Sunday, 8 January 2006

Australian "Black" Defence Projects of the 70s

The Submarine Aircraft Carrier

The Royal Australian Navy Skyhawk, being an all-purpose aircraft, was the subject of a 1970s experimental sea trial of an A-4 on board a Royal Australian Navy submarine. There was no objection from the aviators to operating the Skyhawk from the somewhat limited deck space of the submarine. A problem with the Skyhawk's turbine cavitating while underway submerged was overcome. The diesel catapult worked just fine. However, the experiment was abandoned when the submarine's XO objected to the jet blast burning the paintwork off the sail.
The greatest difficulties were caused by having to provide a rescue helo as well. This caused conditions on board to become rather cramped.

But there was some serendipity from this project. The solutions to the problems of keeping the pilot dry, and especially the ability to launch while submerged, were found to give the vehicle a limited exo-atmospheric capability, when fitted with external boosters.

The vehicles so equipped were not capable of lunar landing, and had to rely on lunar slingshot effects for Earth Return orbit.

Re-entry profile was similar to the shuttle's (whose wings are similar in plan to the A-4's), but cooling was provided by an ingenious spray mechanism (the tanks under the wings), where a cryogenic gas/fluid mixture (Bionic Evaporative Environment for Re-entry) was injected into the boundary layer, preventing much of the frictional heating, and conveying away the remaining heat by convection. An additional spray was installed on the nose, clearly visible in the photo. Also visible are the additional internal spray coolant systems for the tail and wing leading edge, shown with the pop-out panels open during vacuum operations, a precaution taken after one system stuck in the closed position, and only unjammed after a risky EVA manouvre just before re-entry.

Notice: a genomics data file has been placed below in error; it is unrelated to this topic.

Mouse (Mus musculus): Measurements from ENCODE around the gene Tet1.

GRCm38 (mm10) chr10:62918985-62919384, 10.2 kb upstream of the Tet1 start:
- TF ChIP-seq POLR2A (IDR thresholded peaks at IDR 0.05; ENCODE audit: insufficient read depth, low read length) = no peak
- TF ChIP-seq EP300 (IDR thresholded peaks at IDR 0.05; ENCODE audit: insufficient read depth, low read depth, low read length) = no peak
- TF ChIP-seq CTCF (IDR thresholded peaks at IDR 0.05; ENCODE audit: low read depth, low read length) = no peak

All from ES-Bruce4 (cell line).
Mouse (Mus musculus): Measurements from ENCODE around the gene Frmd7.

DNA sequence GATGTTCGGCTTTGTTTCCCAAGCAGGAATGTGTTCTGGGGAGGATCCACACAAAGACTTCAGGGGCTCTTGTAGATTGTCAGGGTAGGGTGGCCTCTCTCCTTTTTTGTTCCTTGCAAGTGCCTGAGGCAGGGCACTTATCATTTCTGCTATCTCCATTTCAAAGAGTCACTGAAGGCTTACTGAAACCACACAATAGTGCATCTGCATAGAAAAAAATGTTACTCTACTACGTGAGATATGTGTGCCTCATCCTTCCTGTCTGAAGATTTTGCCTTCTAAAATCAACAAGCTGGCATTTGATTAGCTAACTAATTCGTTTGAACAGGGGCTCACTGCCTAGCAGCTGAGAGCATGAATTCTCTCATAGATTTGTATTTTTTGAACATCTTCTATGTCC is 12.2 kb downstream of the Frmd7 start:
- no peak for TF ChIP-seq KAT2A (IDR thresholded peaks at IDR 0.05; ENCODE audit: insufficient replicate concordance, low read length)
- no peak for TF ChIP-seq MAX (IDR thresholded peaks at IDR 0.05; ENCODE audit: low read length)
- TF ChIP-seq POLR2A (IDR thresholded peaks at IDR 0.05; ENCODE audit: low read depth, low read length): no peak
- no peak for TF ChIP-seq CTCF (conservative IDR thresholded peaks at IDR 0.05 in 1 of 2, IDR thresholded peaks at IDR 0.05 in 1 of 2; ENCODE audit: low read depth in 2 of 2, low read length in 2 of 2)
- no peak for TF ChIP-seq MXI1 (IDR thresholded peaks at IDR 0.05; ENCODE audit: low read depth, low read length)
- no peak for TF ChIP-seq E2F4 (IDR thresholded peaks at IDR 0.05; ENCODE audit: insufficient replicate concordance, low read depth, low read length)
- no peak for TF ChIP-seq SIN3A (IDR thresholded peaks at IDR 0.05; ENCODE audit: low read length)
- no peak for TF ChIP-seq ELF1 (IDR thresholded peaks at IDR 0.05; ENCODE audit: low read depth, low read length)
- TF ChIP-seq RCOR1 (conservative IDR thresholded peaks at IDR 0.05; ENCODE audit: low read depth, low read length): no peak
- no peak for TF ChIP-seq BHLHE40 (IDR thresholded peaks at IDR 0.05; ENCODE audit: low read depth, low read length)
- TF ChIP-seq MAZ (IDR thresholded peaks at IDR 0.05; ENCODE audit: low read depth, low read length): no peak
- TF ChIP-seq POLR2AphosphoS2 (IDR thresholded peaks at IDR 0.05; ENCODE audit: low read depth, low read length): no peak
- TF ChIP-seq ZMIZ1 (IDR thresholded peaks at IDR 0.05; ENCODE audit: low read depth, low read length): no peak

The flights were successful, but the experiments were abandoned after the fighter pilots reported nothing worth shooting at up there. It was also found that the ground crew often emptied the self-pressurising BEER storage in order to "check the contents" rather too often.

Pictures and quoted text are from the RAN Shyhawks page. Photographs courtesy of the Australian Naval Aircraft Museum: Mark Clayton, Director;, Windy Geale, Curator

By the way... should some advertisements appear to the left for "Moon Landing Hoax", just remember that
a) I have no control over what adverts appear. Some automated system looks at the posts that are visible, and returns adverts that may have something to do with the content.
b) But I do get a few cents every time someone clicks on one. More to the point, I get it from the purveyors of such egregious BS, so it's a twofer. Especially if someone clicks multiple times.
c) Of course, sometimes something useful appears. Not every advertiser is a totally mendacious snake-oil merchant relying on Idiotarian gullibility and the overly-credulous, in fact, very few of them are. Just the ones trying to propagate the "Lunar Landing Hoax" myth.

Currently, as I'm writing this, no such advert is visible, so I can talk about it. Because part of the terms of service are not to draw attention to existing ads, nor encourage readers to click on them just for the sake of it. Just saying, that's all.

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